Municipal spending sprees cannot be funded by radar guns, parking tickets, red-light cameras

In the real world, even inebriated nautical spendthrifts sober up and realize they don’t have any more money. Drunken sailors at some point have to get sober and return to work to generate income for their next intoxicated spree.

    Civil servants, however, never sober up from the intoxication of spending.

    It seems I’m beating a dead horse to discuss spending restraint. Certainly I’ve overindulged that impulse here, but, you see, the spending horse isn’t really dead. It just lies down until you’re not looking and then bolts down the road.

This week The Daily Sentinel reported that in another of a long list of shocking developments involving tax revenue, Grand Junction city officials were wrong in what the paper generously referred to as their “best guesses” about how to plan for a budget. This statement is an affront to guesses everywhere.

We continue to discuss the dissonance between the ideas that you can raise revenue and promote business by spending irresponsibly and creating a hostile work environment. We can’t even go one month between stories of the City Council spending more than $3 million on the first phase of renovating the Avalon Theatre to a story how the budget is suffering a $2.2 million shortfall

But don’t worry. We’re going to save some of that money by not doing some road projects, because transportation is perfect and entertainment is lacking.

However, what was really chilling in this week’s story was that city officials were complaining they had missed out on $300,000 in traffic fines.

It’s interesting how they could put a number on that, almost as if there was an expected number of tickets they expected to be written. This apparently was because the city’s traffic unit was disbanded in January.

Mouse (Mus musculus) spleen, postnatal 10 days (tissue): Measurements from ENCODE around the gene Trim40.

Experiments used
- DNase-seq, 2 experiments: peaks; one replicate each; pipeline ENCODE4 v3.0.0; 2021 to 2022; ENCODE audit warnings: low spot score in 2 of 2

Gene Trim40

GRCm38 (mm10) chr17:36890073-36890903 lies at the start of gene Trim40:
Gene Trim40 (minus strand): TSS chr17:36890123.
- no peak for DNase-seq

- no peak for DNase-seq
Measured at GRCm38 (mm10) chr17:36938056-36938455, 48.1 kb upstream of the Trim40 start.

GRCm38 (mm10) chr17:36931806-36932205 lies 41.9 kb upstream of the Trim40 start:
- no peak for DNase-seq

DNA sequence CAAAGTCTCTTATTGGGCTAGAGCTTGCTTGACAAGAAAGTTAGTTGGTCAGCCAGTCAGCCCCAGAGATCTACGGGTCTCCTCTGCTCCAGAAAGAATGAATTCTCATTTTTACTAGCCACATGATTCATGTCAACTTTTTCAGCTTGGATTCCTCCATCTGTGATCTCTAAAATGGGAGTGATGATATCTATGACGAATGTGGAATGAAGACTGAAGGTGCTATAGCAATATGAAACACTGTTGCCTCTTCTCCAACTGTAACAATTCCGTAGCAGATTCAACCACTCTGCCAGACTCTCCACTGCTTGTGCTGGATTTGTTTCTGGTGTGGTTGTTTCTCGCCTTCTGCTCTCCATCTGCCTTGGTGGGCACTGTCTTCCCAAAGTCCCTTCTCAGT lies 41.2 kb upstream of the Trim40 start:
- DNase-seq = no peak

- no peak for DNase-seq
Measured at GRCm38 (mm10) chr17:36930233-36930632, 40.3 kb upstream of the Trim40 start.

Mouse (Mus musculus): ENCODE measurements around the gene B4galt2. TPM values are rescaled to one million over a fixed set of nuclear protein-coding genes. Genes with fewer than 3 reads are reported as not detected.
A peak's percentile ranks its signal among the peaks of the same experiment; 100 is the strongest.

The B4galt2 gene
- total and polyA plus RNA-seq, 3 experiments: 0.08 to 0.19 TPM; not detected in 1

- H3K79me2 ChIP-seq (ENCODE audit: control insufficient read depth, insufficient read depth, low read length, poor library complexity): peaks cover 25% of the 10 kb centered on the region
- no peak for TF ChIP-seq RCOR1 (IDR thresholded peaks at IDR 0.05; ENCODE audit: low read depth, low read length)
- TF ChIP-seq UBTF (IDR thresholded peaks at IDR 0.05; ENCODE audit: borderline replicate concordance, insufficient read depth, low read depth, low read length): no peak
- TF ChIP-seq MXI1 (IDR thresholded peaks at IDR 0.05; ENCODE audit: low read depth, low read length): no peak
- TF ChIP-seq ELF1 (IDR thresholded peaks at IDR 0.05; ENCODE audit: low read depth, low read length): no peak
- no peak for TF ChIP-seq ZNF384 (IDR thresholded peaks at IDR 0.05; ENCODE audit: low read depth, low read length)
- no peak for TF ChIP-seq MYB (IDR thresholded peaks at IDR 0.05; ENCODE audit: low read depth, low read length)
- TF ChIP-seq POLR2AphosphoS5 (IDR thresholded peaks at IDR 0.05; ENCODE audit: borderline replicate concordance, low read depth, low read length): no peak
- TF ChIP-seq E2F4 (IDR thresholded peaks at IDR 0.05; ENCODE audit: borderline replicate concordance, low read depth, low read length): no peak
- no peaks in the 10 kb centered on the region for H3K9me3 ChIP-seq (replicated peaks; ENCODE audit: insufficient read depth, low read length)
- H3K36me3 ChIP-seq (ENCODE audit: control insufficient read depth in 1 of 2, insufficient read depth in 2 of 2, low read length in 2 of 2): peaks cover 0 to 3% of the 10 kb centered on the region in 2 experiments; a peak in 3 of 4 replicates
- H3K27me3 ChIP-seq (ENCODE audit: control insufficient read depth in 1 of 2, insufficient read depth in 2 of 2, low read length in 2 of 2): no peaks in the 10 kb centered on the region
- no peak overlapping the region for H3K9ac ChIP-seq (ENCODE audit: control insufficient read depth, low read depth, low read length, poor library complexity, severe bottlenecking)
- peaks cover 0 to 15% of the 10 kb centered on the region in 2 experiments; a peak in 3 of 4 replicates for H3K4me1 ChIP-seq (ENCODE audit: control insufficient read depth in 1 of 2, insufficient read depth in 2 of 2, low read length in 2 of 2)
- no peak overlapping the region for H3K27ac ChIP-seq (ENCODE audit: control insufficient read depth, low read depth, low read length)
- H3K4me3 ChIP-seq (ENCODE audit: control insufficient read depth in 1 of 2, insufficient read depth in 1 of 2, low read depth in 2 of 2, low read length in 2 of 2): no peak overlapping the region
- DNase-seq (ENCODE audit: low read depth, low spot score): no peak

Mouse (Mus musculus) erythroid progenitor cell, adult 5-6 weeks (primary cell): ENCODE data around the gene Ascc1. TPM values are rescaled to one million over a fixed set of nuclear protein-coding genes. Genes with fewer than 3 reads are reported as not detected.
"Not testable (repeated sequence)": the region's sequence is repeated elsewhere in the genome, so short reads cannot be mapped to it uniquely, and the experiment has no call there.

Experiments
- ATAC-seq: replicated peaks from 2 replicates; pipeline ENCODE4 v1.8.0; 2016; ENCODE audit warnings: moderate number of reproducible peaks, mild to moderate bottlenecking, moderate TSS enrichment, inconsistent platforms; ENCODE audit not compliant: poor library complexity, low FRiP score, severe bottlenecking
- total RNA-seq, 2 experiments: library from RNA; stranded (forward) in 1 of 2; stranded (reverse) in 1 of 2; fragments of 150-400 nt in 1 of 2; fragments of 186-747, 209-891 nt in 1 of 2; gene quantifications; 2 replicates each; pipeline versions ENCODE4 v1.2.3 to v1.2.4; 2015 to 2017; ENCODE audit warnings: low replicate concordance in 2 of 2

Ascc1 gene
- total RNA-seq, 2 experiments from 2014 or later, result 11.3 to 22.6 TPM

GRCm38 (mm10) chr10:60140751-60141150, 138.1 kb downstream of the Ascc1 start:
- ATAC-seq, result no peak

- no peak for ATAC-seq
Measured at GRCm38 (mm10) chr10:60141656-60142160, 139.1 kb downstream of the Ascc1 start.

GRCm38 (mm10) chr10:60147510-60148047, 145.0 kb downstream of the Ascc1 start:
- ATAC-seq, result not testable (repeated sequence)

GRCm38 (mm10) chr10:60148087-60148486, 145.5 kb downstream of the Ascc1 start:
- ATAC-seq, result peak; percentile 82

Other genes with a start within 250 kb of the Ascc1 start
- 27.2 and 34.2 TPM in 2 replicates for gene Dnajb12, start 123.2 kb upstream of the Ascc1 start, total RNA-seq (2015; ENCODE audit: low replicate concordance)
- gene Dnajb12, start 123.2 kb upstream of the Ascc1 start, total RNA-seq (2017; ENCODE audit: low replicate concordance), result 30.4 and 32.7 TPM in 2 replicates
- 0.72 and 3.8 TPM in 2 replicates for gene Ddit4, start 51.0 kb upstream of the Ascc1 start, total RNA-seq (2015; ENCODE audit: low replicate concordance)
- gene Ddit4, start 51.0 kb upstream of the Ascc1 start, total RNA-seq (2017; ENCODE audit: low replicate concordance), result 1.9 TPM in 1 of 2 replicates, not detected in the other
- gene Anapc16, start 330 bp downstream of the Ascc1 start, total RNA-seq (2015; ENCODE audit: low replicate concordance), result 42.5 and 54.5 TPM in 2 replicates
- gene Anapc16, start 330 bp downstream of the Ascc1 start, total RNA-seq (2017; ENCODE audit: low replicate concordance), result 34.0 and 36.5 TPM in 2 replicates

I wonder if we subsequently had more accidents or just fewer tickets and why was it disbanded? Artistic differences? Guitar player quit?

Don’t blame the cops; they’re the good guys. They just don’t want to be laid off and replaced by a couple of roundabouts and a film festival.

I’m not sure what kind of municipality manages its budget by the use of a radar gun, but I’m pretty sure it isn’t supposed to be this one.

Someone asked me after the publishing of the budget article if I thought the next bright idea to increase revenue might be red-light cameras. At first I said no, and then I thought about it and realized I wouldn’t be at all surprised.

You know what else helps generate retail business? Really high parking fines in the downtown area and expensive short-term parking meters. Let’s give customers the “what for” if they spend a little too long perusing merchandise downtown.

The use of a criminal justice program to enhance revenue is a precipice that leads to lessening liberty to increase income, and, if you don’t think parking tickets are part of a criminal justice program, try not paying one for a while. Is a connection between parking tickets and someone melting down the Liberty Bell a little bit of hyperbole?

Probably, but these kinds of things are not so much about their immediate result as about the thinking that makes it seem all right. A government that doesn’t want to pave its roads but wants to write lots of tickets is one presenting a peculiar face to its community.

Many feel that government officials have an idea that all money is theirs and it’s just temporarily loaned to the population. That idea percolated down to Mesa County a few years ago in trying to re-imagine the law in a way that would let the county keep more money to do more good things. Who can argue with that?

It is but a short hop from the difficult and sometimes expensive work of keeping a society free and prosperous to concentrating on the less demanding and more lucrative area of regulation. Like a lot of fines and fees.

Governments can’t have control without money. When they realize control can make them money, that’s not the kind of capitalism I can support.

Rick Wagner writes more about politics at his blog, The War on Wrong.


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